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  1. Abstract

    Tobacco use is a major risk factor for many diseases and is heavily influenced by environmental factors with significant underlying genetic contributions. Here, we evaluated the predictive performance, risk stratification, and potential systemic health effects of tobacco use disorder (TUD) predisposing germline variants using a European- ancestry-derived polygenic score (PGS) in 24,202 participants from the multi-ancestry, hospital-based UCLA ATLAS biobank. Among genetically inferred ancestry groups (GIAs), TUD-PGS was significantly associated with TUD in European American (EA) (OR: 1.20, CI: [1.16, 1.24]), Hispanic/Latin American (HL) (OR:1.19, CI: [1.11, 1.28]), and East Asian American (EAA) (OR: 1.18, CI: [1.06, 1.31]) GIAs but not in African American (AA) GIA (OR: 1.04, CI: [0.93, 1.17]). Similarly, TUD-PGS offered strong risk stratification across PGS quantiles in EA and HL GIAs and inconsistently in EAA and AA GIAs. In a cross-ancestry phenome-wide association meta-analysis, TUD-PGS was associated with cardiometabolic, respiratory, and psychiatric phecodes (17 phecodes atP < 2.7E-05). In individuals with no history of smoking, the top TUD-PGS associations with obesity and alcohol-related disorders (P = 3.54E-07, 1.61E-06) persist. Mendelian Randomization (MR) analysis provides evidence of a causal association between adiposity measures and tobacco use. Inconsistent predictive performance of the TUD-PGS across GIAs motivates the inclusion of multiple ancestry populations at all levels of genetic research of tobacco use for equitable clinical translation of TUD-PGS. Phenome associations suggest that TUD-predisposed individuals may require comprehensive tobacco use prevention and management approaches to address underlying addictive tendencies.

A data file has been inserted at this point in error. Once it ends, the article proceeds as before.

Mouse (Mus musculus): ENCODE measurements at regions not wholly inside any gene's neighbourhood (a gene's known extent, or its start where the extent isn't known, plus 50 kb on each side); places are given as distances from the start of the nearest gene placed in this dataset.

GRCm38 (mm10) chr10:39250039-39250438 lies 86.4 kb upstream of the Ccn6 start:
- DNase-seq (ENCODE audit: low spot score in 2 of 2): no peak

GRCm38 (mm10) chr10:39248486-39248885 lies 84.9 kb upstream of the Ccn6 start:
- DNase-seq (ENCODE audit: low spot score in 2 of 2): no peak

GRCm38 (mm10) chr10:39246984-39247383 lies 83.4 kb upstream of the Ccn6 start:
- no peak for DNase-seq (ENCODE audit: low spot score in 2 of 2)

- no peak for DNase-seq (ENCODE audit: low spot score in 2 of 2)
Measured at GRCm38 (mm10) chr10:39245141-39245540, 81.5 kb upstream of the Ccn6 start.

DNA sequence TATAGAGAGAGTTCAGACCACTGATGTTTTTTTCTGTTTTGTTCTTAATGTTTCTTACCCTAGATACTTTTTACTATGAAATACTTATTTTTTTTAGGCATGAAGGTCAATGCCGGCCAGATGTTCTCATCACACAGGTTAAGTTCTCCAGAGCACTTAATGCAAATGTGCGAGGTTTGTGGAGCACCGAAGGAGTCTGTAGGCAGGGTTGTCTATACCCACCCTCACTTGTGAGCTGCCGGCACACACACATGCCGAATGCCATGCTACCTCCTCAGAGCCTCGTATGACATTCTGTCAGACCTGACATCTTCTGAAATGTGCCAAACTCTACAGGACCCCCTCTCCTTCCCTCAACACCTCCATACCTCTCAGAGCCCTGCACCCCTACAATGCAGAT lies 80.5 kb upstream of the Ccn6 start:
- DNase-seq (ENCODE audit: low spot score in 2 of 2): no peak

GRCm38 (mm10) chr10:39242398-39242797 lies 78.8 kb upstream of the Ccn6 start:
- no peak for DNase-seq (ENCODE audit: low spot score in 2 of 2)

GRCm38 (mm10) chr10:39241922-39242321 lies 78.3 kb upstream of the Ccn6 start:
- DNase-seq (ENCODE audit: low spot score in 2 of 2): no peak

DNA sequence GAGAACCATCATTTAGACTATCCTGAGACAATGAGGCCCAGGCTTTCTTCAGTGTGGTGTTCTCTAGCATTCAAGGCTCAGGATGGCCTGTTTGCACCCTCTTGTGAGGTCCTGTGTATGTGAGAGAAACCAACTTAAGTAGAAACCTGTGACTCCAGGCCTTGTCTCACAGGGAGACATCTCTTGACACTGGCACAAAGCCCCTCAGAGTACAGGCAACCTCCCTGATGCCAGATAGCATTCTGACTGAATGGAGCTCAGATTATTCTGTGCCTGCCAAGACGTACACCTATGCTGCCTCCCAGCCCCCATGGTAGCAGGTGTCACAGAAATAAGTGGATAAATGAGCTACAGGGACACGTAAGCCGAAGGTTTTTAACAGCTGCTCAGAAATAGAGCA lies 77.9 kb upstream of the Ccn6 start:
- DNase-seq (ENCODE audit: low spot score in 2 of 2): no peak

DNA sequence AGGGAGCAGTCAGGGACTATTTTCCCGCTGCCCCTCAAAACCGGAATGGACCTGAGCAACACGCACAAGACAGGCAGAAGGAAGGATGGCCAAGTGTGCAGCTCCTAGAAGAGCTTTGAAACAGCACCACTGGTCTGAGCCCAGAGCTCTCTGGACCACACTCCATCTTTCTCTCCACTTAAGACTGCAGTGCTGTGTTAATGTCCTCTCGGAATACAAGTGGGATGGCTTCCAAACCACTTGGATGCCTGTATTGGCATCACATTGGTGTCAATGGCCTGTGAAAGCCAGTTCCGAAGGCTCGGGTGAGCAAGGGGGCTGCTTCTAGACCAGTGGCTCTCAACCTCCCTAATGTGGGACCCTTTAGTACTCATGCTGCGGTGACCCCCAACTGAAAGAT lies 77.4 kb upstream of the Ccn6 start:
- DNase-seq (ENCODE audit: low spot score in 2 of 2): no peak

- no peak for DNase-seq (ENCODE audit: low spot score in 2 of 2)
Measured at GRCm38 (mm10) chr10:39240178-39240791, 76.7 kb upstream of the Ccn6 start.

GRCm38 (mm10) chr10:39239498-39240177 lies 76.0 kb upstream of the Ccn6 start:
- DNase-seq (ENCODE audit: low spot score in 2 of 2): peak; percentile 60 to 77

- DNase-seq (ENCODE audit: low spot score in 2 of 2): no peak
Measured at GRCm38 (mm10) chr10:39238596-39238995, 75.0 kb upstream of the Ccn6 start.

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  2. Programmers and researchers are increasingly developing surrogates of programs, models of a subset of the observable behavior of a given program, to solve a variety of software development challenges. Programmers train surrogates from measurements of the behavior of a program on a dataset of input examples. A key challenge of surrogate construction is determining what training data to use to train a surrogate of a given program.

    We present a methodology for sampling datasets to train neural-network-based surrogates of programs. We first characterize the proportion of data to sample from each region of a program's input space (corresponding to different execution paths of the program) based on the complexity of learning a surrogate of the corresponding execution path. We next provide a program analysis to determine the complexity of different paths in a program. We evaluate these results on a range of real-world programs, demonstrating that complexity-guided sampling results in empirical improvements in accuracy.

     
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    Free, publicly-accessible full text available October 16, 2024
  3. As machine learning methods become more powerful and capture more nuances of human behavior, biases in the dataset can shape what the model learns and is evaluated on. This paper explores and attempts to quantify the uncertainties and biases due to annotator demographics when creating sentiment analysis datasets. We ask >1000 crowdworkers to provide their demographic information and annotations for multimodal sentiment data and its component modalities. We show that demographic differences among annotators impute a significant effect on their ratings, and that these effects also occur in each component modality. We compare predictions of different state-of-the-art multimodal machine learning algorithms against annotations provided by different demographic groups, and find that changing annotator demographics can cause >4.5 in accuracy difference when determining positive versus negative sentiment. Our findings underscore the importance of accounting for crowdworker attributes, such as demographics, when building datasets, evaluating algorithms, and interpreting results for sentiment analysis.